Zach, at four and one-half years old, is only now being toilet trained. He is weaker than other kids, and it's still unclear what his cognitive ability will be. For example, his parents don't know if he will be able to go to college or even work at a McDonald's flipping hamburgers. After many operations, his clubfeet have been repaired. During most of his life, Zach has had fifteen different doctors specializing in the care of each of his many problems. Although Zach now eats solid food, for the first four years of his life, he had zero interest in food. People with CHARGE syndrome often have trouble eating, but most of them do eventually learn to eat by mouth. The fact that Zach has started eating is one of the reasons that his geneticist believes Zach has CHARGE syndrome.

Although her husband, Steve, is a born optimist, Sue is not. Her natural disposition tends to be cynical and pessimistic. Thus it is surprising to hear her say she'd go through what she's endured all over again. Her upbeat attitude cannot be attributed to faith. She and Steve are dyed-in-the-wool atheists.

"Our view is that this stuff happens," Sue says, "and we simply have to blunder through it. Actually, I think it is easier to be an atheist when a child is born with defects. We don't ask ourselves why God did this or why God let this happen. We simply accept it as meaningless. That allows us to avoid struggling with the meaning so we can focus on the practical problem of living in the present with Zach's daily challenges.

"Lots of people said they were praying for us," Sue continues. "That was nice, I guess. When people would say to us, 'Everything happens for a reason,' I would wonder, Exactly what kind of reason could there possibly be for Zach's birth defects? My view is that CHARGE syndrome probably occurs because of a chromosome deletion that takes place at random."

Sue hasn't always felt positive about their situation. At first, Zach's condition appeared to be a disaster. Sue cried through the entire first year of his life. She often wondered if she were capable of being the mother of a child with so many problems.

Only slowly did the blessings become evident. Over the last five years, all six of Sue's siblings have flown in to spend time with her. Previously she would have said that her family of origin was pleasant but distant. Now she has a warm and intimate relationship with all her brothers and sisters. They have become Sue's safety net.

Zach brought other blessings. Steve was on the faculty of the Chicago Kent College of Law. He had to drop out of the tenure track to have time for the crises at home. He now is assistant dean and teaches at the same college, no longer under pressure to publish. The assistant dean role fits him better than the tenure track. Had it not been for Zach, Steve would never have discovered his true calling.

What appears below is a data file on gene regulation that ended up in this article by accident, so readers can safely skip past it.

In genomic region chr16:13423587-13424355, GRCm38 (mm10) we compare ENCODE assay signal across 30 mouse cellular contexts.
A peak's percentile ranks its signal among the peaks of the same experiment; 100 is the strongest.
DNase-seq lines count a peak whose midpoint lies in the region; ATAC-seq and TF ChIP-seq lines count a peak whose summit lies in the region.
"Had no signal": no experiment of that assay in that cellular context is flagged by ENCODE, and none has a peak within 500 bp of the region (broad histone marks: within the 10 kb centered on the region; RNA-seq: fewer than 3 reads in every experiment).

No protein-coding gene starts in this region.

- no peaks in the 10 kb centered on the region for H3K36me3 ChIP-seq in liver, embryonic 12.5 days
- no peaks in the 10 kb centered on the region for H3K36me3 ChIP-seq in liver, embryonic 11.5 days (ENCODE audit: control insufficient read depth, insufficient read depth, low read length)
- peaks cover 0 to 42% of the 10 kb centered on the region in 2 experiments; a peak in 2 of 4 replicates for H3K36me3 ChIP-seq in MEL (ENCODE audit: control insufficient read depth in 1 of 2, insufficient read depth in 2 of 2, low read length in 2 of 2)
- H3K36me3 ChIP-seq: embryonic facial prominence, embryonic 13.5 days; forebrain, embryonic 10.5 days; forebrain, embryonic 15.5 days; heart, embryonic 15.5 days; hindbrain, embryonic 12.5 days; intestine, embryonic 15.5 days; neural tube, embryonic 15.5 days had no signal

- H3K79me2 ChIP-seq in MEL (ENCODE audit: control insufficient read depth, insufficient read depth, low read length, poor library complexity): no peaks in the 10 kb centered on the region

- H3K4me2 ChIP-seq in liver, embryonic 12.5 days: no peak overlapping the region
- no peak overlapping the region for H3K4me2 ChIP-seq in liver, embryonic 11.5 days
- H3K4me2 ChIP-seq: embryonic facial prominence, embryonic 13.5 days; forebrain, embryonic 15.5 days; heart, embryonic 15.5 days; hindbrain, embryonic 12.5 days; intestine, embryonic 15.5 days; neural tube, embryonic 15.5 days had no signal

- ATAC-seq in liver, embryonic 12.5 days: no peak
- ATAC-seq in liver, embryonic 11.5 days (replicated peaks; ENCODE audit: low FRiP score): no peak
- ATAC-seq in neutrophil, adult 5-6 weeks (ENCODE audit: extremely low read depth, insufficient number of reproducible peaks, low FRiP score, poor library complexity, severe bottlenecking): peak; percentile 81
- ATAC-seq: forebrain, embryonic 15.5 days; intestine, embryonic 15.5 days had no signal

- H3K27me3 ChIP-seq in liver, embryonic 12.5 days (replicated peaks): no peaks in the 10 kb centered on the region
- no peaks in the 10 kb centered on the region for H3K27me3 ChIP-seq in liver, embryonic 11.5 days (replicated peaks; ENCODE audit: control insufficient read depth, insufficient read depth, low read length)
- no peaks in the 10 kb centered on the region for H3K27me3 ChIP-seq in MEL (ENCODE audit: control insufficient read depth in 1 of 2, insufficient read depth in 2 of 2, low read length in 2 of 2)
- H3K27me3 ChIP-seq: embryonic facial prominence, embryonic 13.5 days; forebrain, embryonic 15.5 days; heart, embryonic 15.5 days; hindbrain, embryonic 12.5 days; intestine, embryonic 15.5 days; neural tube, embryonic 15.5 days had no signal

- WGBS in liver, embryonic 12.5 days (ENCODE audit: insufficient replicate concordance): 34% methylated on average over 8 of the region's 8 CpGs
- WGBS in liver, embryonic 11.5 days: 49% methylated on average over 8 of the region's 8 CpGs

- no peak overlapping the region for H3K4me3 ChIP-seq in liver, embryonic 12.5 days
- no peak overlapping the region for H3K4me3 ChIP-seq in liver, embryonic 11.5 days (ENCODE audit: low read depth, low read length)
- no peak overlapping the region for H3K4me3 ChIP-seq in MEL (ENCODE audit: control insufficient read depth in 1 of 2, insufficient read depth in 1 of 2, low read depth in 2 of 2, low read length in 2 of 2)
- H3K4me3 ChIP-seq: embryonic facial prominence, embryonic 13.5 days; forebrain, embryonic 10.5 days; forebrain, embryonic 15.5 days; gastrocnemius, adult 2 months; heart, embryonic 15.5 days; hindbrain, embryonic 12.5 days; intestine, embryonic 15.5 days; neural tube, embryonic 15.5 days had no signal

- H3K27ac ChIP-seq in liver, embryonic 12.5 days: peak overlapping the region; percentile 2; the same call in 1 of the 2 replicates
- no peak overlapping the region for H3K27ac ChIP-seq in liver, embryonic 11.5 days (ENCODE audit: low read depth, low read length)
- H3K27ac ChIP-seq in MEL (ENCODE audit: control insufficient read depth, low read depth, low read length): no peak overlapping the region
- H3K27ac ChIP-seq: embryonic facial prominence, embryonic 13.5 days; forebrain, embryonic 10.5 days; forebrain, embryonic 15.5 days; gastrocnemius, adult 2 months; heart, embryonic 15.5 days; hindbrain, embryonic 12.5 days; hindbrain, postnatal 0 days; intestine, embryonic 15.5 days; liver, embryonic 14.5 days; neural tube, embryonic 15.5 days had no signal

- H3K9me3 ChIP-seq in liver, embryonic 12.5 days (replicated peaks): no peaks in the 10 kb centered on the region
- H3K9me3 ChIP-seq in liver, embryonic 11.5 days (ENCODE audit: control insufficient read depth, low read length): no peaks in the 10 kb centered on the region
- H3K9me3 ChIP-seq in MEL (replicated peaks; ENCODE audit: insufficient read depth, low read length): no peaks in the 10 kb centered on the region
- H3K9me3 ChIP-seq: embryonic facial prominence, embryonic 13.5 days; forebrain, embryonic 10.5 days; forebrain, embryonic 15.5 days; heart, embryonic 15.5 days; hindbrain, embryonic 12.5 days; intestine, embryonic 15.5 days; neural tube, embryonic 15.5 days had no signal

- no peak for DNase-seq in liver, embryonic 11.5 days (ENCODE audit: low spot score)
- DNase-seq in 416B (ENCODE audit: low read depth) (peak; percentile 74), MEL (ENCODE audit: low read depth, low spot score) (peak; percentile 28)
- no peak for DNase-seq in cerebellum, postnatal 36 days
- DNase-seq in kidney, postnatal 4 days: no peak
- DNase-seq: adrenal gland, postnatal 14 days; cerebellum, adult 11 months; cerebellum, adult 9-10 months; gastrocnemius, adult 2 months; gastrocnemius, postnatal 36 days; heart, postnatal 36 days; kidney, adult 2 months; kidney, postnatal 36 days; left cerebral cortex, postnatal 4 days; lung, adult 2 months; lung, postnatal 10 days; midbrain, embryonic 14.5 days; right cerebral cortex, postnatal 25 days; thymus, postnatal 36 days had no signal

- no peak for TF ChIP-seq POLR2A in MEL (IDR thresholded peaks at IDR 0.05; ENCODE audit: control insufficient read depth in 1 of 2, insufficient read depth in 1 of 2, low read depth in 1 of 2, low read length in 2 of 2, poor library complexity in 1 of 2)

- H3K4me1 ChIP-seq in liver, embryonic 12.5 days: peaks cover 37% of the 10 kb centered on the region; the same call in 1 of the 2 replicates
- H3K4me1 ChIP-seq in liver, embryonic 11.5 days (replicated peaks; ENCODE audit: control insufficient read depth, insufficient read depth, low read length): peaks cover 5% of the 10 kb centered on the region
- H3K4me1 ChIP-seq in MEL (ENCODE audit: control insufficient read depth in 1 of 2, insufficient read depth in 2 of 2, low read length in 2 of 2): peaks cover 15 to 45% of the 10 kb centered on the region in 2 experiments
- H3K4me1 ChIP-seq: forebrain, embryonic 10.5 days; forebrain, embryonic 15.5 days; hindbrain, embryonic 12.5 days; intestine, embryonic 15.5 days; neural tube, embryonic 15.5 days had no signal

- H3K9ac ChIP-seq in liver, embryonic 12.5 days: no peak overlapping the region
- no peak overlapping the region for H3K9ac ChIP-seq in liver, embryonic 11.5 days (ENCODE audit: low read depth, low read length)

Zachary is gregarious. Recently he walked into a waiting room full of strangers, walked up to a woman he didn't know, and asked, "What did you have for lunch today?" He then engaged her in a twenty-minute conversation. He is eager to please, a happy child.

Some of the reason Zach is so popular is that nearly everyone has known him for years in the circles he travels, which is usually the waiting rooms of doctors' offices. People remember this child who was so often in a cast and had a feeding tube up his nose. They are delighted to see that he is now doing better. By people I mean adults. Zach has spent his life relating to adults-physical, speech, occupational, and cognitive therapists; doctors; nurses; and medical technicians. With one exception, he doesn't interact with other kids. The exception is Andrew, his older brother, whom Zachary adores and with whom he shares a room. There is laughter coming down the stairs when the two of them are upstairs together.

Ironically, some of the struggle of the first year for Sue arose because Zach was so loveable. Originally his parents expected him to die. They were afraid to allow themselves to fall in love with him. There was a question of leukemia, but it turned out to be nothing. Eventually Sue and Steve let down their guard and were charmed by Zach's magnetic personality.

Things have improved so much for Zach that initially Sue told me that she would be fraudulent if she were interviewed for my book, because, "Zach is fine. He has recovered and everything is fine now. He's just a normal kid."

Can There Be a Reason?

Sue would sign up to go through it all again "in a heartbeat," because this incredible four-and-a-half-year experience has been "a lovely one," she writes in an email. The decisive issue was that Sue discovered a safety net of people who supported her-husband, brothers, sisters, and mother-in-law. When she first learned that her infant had problems, she did not anticipate that the experience could be so rewarding.

Many sick people and their caregivers in this book are cheerful because family and friends support them. A social support network is of vital importance in dealing with stress. It is so powerful that those who are sick but have friends may not even feel stressed, as I said in the introduction.